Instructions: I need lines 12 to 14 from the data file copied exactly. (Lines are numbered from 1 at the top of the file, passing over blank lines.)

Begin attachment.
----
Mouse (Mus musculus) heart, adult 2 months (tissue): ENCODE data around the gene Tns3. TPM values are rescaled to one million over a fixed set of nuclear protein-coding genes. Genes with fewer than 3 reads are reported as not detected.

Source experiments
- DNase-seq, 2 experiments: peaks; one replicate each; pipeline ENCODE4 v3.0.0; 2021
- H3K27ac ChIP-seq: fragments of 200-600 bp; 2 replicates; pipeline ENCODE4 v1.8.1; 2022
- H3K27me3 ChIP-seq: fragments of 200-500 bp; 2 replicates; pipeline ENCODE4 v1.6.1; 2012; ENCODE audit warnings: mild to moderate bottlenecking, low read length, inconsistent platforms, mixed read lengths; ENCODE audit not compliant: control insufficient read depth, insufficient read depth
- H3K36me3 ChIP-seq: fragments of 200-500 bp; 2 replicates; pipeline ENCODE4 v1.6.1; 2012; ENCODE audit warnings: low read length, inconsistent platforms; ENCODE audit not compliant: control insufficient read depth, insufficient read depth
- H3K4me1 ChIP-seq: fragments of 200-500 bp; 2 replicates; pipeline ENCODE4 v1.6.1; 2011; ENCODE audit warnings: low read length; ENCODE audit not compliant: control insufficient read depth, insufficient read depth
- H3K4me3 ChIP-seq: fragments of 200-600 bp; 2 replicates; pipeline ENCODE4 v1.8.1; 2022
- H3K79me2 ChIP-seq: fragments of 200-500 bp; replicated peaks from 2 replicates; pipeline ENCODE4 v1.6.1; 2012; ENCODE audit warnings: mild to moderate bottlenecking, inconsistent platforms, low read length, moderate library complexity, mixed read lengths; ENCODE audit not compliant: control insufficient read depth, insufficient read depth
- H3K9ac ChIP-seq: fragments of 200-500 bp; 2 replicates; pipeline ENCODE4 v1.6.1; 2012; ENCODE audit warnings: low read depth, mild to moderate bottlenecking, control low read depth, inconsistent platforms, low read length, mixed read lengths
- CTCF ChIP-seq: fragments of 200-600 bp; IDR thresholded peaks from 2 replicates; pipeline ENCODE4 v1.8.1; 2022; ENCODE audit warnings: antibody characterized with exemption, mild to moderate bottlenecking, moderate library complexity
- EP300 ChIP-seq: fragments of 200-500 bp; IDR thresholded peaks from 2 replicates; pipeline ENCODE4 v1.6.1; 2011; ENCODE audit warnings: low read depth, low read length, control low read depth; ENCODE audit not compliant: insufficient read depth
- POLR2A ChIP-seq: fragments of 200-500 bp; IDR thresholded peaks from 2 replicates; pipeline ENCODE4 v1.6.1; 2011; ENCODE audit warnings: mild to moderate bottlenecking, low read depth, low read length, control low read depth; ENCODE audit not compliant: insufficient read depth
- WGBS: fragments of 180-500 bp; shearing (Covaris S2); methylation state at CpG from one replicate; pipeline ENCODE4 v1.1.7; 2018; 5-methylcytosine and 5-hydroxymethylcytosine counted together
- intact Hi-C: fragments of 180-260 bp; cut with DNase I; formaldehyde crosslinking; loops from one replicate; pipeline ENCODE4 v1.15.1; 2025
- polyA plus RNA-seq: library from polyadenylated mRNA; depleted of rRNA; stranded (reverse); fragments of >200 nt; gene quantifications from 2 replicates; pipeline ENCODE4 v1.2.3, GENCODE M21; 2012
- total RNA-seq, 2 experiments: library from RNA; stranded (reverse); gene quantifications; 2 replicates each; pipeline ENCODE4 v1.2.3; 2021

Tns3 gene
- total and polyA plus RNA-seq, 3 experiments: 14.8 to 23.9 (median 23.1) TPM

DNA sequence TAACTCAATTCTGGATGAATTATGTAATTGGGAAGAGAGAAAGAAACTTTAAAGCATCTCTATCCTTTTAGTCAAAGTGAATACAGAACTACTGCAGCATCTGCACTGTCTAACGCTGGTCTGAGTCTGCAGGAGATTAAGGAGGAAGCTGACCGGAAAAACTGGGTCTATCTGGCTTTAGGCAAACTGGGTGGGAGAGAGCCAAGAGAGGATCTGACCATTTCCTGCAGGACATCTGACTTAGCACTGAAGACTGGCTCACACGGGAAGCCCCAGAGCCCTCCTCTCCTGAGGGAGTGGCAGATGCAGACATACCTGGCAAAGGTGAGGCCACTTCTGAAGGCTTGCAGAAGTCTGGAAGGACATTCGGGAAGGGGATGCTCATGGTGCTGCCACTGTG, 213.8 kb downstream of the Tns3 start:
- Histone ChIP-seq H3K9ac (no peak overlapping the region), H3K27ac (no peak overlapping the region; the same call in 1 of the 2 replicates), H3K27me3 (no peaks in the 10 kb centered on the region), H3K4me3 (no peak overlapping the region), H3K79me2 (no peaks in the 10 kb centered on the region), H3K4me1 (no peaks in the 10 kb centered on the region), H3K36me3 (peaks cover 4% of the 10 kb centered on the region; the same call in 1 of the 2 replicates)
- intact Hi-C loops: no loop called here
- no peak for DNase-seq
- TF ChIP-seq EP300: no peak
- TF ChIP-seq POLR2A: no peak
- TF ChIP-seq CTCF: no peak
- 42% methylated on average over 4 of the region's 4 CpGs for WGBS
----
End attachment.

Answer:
- EP300 ChIP-seq: fragments of 200-500 bp; IDR thresholded peaks from 2 replicates; pipeline ENCODE4 v1.6.1; 2011; ENCODE audit warnings: low read depth, low read length, control low read depth; ENCODE audit not compliant: insufficient read depth
- POLR2A ChIP-seq: fragments of 200-500 bp; IDR thresholded peaks from 2 replicates; pipeline ENCODE4 v1.6.1; 2011; ENCODE audit warnings: mild to moderate bottlenecking, low read depth, low read length, control low read depth; ENCODE audit not compliant: insufficient read depth
- WGBS: fragments of 180-500 bp; shearing (Covaris S2); methylation state at CpG from one replicate; pipeline ENCODE4 v1.1.7; 2018; 5-methylcytosine and 5-hydroxymethylcytosine counted together